Meaningful Parenting- Do I want an obedient child? Part 2

I am no puppet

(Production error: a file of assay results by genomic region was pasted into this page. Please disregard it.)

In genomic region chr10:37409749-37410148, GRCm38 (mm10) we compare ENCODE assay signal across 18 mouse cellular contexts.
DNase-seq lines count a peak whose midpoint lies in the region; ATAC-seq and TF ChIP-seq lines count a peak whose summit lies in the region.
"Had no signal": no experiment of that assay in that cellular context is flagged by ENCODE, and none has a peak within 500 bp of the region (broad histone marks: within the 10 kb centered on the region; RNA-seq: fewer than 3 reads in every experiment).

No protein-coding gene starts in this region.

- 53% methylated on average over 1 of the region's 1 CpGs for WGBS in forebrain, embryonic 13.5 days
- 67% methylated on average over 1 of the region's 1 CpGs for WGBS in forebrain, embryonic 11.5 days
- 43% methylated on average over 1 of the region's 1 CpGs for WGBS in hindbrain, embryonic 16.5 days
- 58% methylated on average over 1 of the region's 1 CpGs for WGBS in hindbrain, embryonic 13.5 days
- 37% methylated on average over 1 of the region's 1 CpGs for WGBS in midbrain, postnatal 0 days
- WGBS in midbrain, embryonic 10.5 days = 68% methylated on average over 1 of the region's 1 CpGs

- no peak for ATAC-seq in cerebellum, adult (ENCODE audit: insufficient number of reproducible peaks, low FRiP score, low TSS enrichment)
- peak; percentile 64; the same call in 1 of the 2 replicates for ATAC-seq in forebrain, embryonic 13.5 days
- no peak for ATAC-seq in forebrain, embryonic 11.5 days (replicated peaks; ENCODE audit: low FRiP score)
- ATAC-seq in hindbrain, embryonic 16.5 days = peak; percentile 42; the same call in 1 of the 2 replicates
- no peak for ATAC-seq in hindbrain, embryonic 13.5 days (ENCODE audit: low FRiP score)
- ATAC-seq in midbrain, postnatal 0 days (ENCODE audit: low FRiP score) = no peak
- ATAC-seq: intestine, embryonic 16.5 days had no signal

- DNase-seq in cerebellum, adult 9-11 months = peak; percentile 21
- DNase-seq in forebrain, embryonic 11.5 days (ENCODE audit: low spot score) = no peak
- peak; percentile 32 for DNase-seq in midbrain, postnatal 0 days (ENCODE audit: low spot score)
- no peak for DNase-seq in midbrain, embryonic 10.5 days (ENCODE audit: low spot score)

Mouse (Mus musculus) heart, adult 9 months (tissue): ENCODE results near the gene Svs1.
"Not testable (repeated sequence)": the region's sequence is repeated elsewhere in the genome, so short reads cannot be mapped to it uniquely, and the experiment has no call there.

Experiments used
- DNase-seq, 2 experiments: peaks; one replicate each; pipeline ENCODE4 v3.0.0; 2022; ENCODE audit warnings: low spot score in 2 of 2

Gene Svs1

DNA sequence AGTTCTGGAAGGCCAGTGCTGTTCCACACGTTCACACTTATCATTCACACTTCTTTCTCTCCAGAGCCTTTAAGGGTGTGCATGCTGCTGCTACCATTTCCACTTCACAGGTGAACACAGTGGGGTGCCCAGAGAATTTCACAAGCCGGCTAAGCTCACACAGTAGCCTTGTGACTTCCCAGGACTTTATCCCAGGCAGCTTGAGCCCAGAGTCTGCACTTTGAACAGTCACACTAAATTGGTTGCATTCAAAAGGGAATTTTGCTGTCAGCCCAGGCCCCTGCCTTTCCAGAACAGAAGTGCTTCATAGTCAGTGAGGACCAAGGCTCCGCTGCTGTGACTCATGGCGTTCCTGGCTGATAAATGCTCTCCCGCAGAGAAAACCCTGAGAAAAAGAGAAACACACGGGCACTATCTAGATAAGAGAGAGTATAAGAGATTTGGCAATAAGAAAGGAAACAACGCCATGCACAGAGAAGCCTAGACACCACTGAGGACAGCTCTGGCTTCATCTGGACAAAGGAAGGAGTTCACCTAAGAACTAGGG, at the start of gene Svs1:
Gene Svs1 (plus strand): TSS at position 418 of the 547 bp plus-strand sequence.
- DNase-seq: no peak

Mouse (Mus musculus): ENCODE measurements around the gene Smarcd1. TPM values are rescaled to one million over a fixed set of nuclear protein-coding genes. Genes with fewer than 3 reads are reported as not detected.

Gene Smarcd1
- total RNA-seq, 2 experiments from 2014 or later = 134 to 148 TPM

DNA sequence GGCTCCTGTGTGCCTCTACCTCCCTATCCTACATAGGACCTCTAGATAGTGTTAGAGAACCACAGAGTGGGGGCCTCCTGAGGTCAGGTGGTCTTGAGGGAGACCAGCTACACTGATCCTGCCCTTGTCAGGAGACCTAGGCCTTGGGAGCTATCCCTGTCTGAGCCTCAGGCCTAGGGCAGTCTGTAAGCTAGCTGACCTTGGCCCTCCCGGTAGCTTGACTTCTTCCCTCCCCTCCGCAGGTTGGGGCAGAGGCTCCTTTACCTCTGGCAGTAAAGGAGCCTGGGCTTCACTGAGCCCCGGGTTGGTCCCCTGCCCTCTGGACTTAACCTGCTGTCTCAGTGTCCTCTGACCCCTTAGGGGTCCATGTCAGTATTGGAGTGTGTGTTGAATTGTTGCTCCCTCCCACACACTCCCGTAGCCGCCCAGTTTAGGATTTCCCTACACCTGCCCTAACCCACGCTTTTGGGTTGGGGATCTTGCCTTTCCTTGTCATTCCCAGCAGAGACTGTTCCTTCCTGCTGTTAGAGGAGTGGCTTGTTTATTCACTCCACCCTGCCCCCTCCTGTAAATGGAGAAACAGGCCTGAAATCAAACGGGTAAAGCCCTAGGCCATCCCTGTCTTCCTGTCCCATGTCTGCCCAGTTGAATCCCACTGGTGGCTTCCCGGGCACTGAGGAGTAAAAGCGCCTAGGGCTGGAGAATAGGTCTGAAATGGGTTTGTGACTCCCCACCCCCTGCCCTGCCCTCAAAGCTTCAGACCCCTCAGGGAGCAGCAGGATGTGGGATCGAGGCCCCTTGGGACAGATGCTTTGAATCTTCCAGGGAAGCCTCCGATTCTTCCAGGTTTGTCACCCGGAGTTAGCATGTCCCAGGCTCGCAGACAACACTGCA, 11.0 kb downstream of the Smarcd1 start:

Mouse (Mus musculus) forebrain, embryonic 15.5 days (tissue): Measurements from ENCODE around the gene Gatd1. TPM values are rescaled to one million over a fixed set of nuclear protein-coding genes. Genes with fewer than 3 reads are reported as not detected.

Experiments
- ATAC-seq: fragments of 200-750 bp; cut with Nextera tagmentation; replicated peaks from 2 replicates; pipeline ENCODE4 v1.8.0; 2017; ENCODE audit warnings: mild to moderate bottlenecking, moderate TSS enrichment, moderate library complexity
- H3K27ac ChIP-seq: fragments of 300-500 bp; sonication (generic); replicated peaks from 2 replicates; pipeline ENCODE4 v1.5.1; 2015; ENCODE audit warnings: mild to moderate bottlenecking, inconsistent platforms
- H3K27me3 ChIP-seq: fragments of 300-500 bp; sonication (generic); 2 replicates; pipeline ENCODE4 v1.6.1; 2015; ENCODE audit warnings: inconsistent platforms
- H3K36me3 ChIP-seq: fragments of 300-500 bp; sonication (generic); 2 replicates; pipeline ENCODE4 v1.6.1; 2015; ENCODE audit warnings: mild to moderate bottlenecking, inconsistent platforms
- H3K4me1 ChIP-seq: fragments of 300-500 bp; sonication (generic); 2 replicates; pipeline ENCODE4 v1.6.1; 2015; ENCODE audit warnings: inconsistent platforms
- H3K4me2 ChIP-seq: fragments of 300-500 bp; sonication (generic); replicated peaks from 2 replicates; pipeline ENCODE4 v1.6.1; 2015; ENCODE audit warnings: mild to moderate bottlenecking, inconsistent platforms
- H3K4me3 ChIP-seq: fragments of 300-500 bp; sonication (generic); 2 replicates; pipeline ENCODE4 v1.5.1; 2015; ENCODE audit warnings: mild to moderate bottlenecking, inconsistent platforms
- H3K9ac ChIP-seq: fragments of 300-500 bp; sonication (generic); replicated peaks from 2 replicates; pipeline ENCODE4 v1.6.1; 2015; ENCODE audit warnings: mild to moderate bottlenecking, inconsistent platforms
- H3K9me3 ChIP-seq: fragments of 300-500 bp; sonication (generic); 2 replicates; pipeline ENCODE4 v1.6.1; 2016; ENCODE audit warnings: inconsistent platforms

Is the aim to raise compliant children? Is obedience compliance? Disobedience in children is nothing but a natural, curious, exploring, testing, wondering, learning behavior. Or reacting – in the only way they know how – to a situation over which they have no control because they did not come into the world being wise. I doubt I would be happy to do something I didn’t want to do if the only reason I was given was ‘because I said so.' Can I not extend the same understanding to my child? If he asks me a 'why' for everything, what is so grossly wrong? Someone who is all of 2,3,4 or 5 years old or more than that and has started learning about the world and it’s ways, doesn't he deserve the right to know why he should or why he shouldn't do something? Why should he just take orders and accept them as a given? And in the process, if he disagrees with me, I will feel disappointed, maybe a little offended but I am looking at the larger picture.I am helping him to disagree, to think and to say NO.I want to teach him to stand up for himself and not to expect others to do that for him.And standing up for what you think is right is a matter of courage very few have. That 'right' can be questioned and argued but standing up is important. Learning to say NO is important.Why should I feel offended if he stands up for small things now? His ‘No’s’ do make my life miserable right now, but I do not want him to learn to say YES to everything either. It demands a lot out of me regarding patience, but it is my choice to be part of his upbringing. To add, there is difference between a lame NO coming from the age they are in( when you toddler/preschooler/kindergartner and the like says NO when you ask him to eat his food, sit in the car seat, get back home from playground, etc.) and a NO which involves the bigger picture( for example when he says NO when he is refusing to put his seat belt or doesn't listen while speeding his bike). His NO helps me open a discussion to talk and educate him why we think his NO can harm him. I still remember how my preschooler slows down when I shout - 'dangerous.' He has been explained in age appropriate way that speeding is dangerous. Am I not later going to teach him these eventually? Won't he asks me “BUT told me…” And the art lies in doing it in polite and respectful ways. It's an art which I want to teach him right from the start in his own little ways. Talking back is a grave concern and honestly speaking this hits hard when a child talks back. It is defined as - reply defiantly or insolently. Phewww. Do I mind my child talking back? Yes, I do. Can I teach him to do it the polite way? Yes, I can. Talking back is nothing but a verbal expression of a child who doesn’t agree with what his parents say. Can he learn how to disagree without being rude? Isn’t it an art to be learned by all of us? So what if he is trying to negotiate with me on something. Isn't it what we do most of the time as adults? And above all, what is wrong in grand feeling? I have often been labeled emotional, expressive and sensitive. Big feelings are okay with me, and not something to be frustrated about. It helps me fathom the depths of my child’s emotions.